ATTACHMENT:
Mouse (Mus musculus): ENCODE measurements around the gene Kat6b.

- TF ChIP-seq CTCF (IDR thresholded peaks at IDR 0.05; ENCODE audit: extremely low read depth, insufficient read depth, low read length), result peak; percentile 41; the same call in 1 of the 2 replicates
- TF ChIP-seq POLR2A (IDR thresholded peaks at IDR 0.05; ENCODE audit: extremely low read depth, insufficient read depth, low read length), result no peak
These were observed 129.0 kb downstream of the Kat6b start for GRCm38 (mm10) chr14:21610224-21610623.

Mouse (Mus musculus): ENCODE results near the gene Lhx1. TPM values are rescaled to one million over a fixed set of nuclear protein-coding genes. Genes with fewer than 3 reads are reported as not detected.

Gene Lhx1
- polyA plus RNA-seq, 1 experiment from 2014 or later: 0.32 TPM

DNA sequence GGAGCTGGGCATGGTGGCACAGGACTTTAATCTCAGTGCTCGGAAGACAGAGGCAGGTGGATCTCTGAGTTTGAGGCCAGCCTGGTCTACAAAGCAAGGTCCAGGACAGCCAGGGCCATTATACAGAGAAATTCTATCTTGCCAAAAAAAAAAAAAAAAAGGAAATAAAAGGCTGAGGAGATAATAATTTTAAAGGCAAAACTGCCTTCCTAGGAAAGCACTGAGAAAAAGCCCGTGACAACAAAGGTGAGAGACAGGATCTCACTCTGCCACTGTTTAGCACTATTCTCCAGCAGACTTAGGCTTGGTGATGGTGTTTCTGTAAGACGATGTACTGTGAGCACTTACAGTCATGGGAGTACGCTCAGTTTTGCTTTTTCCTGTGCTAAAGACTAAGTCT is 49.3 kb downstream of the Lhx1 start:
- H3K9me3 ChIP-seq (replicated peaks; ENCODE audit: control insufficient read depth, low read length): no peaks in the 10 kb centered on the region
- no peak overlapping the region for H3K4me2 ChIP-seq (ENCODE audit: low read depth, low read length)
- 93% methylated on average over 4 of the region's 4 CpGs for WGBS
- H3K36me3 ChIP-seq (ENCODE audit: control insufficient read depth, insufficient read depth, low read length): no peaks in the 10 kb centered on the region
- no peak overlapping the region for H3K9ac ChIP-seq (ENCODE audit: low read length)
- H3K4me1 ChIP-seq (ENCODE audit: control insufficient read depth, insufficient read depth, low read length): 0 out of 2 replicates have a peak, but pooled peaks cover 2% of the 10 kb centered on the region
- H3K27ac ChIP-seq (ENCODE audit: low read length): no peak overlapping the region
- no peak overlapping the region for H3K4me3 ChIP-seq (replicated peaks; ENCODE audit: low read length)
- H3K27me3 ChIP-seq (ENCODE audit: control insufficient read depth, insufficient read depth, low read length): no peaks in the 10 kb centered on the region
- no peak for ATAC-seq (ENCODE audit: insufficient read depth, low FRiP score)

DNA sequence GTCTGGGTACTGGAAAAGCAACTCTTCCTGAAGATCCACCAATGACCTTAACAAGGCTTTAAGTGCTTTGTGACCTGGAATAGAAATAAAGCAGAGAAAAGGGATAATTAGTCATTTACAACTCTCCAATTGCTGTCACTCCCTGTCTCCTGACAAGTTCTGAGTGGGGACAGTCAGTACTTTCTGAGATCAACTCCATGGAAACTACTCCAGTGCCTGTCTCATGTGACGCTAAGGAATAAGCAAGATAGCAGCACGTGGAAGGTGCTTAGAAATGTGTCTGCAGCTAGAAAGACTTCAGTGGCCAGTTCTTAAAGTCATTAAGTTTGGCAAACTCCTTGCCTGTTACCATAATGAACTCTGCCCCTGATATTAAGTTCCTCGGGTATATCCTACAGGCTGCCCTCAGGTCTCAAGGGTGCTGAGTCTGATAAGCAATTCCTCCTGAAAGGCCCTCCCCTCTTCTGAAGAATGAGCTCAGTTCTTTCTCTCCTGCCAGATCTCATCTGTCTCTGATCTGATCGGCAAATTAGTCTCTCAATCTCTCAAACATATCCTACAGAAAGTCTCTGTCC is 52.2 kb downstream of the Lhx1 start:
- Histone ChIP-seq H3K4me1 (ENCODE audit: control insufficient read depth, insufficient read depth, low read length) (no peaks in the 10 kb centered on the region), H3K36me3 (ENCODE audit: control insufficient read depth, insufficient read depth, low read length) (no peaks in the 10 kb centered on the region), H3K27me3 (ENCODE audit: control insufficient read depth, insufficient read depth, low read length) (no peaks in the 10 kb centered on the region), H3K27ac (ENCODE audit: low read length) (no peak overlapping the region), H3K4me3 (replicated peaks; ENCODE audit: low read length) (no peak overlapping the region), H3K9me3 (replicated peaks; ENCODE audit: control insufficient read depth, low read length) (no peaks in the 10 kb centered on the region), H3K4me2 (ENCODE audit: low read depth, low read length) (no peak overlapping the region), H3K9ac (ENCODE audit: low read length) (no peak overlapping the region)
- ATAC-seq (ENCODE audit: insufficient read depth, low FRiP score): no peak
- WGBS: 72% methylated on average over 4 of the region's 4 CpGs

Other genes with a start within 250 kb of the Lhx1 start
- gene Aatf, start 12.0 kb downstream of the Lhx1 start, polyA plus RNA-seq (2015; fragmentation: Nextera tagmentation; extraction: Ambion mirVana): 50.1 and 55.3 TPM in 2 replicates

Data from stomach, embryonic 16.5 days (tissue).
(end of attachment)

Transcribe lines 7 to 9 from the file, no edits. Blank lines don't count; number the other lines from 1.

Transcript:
- polyA plus RNA-seq, 1 experiment from 2014 or later: 0.32 TPM

DNA sequence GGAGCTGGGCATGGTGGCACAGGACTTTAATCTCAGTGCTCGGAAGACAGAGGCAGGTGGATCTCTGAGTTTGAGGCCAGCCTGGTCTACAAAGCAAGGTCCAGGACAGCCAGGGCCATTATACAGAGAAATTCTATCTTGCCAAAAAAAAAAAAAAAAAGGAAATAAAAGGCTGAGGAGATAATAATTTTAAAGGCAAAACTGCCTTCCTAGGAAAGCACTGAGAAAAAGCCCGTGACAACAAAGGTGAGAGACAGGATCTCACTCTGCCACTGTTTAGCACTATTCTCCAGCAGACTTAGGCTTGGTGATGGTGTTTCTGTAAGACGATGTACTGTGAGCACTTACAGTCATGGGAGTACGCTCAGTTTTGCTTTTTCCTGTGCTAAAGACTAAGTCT is 49.3 kb downstream of the Lhx1 start:
- H3K9me3 ChIP-seq (replicated peaks; ENCODE audit: control insufficient read depth, low read length): no peaks in the 10 kb centered on the region